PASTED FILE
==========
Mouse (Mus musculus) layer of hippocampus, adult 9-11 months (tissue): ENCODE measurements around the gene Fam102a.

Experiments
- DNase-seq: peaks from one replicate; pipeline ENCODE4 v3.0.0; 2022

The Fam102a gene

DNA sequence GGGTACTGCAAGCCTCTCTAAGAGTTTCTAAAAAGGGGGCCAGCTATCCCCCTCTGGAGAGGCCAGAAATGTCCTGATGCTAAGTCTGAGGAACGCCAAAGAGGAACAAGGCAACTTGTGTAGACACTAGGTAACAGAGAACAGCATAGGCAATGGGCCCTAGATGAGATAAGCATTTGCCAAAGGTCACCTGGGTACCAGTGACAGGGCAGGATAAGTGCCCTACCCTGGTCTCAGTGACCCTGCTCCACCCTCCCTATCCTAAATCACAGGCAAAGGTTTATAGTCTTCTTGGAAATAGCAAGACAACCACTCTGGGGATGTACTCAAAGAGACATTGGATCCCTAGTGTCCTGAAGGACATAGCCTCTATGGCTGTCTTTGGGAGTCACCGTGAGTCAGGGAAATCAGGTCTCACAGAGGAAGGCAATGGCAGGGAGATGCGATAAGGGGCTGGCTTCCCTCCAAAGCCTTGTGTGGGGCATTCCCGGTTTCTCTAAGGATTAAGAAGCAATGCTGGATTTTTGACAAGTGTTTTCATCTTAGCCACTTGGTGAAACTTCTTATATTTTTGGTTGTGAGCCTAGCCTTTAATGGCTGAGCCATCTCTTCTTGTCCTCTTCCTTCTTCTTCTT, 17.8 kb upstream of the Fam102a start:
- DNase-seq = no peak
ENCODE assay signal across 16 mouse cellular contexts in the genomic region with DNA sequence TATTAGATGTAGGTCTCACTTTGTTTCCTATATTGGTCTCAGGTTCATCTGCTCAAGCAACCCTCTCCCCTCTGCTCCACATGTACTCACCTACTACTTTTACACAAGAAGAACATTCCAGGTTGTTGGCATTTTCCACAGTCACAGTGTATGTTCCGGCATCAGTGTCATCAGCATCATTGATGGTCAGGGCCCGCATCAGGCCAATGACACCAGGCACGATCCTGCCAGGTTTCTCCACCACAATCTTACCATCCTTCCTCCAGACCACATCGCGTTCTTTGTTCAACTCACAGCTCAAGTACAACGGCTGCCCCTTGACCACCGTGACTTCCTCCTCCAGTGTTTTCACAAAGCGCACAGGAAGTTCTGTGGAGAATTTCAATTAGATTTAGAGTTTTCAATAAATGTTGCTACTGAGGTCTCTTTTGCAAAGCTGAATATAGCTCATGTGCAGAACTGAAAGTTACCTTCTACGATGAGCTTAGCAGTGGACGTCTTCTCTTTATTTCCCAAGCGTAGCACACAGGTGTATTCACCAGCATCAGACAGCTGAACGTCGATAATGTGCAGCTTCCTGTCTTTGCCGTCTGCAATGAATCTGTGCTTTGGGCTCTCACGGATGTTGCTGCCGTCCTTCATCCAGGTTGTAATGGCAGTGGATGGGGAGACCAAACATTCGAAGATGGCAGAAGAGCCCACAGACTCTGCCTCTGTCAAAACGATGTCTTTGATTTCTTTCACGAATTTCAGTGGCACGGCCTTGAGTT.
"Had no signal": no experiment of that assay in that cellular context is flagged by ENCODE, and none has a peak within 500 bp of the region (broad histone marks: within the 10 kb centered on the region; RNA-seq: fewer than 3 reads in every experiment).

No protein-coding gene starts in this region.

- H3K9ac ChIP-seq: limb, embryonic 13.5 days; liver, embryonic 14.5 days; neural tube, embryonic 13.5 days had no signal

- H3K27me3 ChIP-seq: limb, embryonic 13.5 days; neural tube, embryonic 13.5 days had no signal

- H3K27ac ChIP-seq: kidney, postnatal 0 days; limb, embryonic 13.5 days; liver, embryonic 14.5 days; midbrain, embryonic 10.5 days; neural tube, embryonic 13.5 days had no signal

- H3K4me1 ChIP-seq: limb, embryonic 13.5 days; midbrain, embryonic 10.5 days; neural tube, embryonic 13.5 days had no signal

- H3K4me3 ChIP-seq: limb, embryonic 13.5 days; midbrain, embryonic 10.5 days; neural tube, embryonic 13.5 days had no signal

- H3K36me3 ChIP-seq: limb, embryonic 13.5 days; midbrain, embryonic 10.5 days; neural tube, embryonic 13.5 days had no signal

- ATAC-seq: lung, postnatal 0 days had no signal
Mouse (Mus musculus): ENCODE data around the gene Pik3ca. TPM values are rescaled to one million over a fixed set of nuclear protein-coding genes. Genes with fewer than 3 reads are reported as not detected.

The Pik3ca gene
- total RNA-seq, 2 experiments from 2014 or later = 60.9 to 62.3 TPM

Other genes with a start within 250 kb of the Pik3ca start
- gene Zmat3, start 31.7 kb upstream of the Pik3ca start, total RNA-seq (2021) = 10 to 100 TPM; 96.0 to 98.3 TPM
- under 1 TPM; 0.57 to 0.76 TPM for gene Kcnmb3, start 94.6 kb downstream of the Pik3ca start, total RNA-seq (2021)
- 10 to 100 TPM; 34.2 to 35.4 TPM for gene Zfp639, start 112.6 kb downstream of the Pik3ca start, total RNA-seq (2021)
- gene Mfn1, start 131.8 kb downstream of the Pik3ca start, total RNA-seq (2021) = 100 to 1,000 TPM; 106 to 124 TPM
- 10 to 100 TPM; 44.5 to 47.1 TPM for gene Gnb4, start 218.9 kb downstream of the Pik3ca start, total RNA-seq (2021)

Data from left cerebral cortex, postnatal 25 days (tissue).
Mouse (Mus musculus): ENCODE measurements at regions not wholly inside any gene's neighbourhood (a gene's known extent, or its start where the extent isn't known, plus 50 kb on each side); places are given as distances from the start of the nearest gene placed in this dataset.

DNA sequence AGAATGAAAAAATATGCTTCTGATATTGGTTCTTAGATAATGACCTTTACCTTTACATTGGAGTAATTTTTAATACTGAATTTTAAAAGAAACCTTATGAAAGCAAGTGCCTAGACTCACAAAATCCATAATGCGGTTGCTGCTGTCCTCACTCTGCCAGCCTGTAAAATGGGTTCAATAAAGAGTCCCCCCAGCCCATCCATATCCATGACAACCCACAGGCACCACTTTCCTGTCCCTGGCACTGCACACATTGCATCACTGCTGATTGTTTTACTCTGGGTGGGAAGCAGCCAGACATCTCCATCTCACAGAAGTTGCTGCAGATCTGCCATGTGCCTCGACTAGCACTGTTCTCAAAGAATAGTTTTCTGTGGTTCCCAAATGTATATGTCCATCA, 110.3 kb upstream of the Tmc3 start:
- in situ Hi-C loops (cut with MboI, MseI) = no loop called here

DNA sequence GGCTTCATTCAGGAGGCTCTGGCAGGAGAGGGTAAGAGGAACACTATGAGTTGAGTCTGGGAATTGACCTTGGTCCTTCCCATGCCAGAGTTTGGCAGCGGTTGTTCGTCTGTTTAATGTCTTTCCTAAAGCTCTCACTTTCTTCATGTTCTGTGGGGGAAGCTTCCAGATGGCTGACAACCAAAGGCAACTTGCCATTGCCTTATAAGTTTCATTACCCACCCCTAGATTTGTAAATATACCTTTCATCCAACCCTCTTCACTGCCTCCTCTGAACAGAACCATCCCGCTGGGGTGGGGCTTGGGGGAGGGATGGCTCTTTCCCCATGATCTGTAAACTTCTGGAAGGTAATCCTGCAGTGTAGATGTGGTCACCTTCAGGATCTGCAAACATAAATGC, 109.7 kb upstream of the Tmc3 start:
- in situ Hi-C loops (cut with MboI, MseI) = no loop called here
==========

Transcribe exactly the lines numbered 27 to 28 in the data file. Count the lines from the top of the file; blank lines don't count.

Mouse (Mus musculus): ENCODE measurements at regions not wholly inside any gene's neighbourhood (a gene's known extent, or its start where the extent isn't known, plus 50 kb on each side); places are given as distances from the start of the nearest gene placed in this dataset.

DNA sequence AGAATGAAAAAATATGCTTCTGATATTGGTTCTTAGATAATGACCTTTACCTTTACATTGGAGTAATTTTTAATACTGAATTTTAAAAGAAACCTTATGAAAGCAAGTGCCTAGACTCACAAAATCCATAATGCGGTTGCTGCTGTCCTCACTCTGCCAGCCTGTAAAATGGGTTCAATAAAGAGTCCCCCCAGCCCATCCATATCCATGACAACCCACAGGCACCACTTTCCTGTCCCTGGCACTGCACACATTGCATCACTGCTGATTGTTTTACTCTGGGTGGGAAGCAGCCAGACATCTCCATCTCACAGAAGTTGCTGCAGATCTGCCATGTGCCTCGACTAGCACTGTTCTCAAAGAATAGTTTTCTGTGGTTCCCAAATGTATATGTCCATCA, 110.3 kb upstream of the Tmc3 start: